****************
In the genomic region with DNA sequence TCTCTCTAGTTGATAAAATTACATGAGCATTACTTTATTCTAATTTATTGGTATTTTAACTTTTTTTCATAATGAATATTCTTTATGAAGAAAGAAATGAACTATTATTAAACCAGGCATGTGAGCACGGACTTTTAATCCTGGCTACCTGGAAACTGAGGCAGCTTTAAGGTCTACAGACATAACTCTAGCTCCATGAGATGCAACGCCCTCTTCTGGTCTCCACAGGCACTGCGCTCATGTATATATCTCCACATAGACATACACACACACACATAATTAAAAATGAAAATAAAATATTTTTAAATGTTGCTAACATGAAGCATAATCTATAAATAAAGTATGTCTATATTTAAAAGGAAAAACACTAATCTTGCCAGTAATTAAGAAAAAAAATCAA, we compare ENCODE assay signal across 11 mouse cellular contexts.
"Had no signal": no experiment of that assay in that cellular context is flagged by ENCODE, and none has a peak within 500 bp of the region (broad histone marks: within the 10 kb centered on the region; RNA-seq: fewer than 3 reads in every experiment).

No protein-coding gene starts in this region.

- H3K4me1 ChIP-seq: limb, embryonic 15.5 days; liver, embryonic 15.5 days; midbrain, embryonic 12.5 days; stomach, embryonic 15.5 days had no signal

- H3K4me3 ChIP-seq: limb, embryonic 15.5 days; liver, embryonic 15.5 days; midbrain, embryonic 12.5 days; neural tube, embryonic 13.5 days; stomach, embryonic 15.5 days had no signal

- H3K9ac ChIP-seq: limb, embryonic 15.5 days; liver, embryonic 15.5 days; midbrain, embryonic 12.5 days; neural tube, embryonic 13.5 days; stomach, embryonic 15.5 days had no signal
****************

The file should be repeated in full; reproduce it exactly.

In the genomic region with DNA sequence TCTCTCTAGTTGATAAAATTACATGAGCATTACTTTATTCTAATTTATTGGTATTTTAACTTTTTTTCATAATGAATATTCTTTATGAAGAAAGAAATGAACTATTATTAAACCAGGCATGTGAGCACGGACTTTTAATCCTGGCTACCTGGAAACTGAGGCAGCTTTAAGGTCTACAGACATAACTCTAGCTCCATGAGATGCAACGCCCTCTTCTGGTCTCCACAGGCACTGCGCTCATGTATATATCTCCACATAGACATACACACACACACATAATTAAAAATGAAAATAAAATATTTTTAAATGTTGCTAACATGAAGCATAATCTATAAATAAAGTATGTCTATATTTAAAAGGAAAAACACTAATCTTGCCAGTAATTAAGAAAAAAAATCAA, we compare ENCODE assay signal across 11 mouse cellular contexts.
"Had no signal": no experiment of that assay in that cellular context is flagged by ENCODE, and none has a peak within 500 bp of the region (broad histone marks: within the 10 kb centered on the region; RNA-seq: fewer than 3 reads in every experiment).

No protein-coding gene starts in this region.

- H3K4me1 ChIP-seq: limb, embryonic 15.5 days; liver, embryonic 15.5 days; midbrain, embryonic 12.5 days; stomach, embryonic 15.5 days had no signal

- H3K4me3 ChIP-seq: limb, embryonic 15.5 days; liver, embryonic 15.5 days; midbrain, embryonic 12.5 days; neural tube, embryonic 13.5 days; stomach, embryonic 15.5 days had no signal

- H3K9ac ChIP-seq: limb, embryonic 15.5 days; liver, embryonic 15.5 days; midbrain, embryonic 12.5 days; neural tube, embryonic 13.5 days; stomach, embryonic 15.5 days had no signal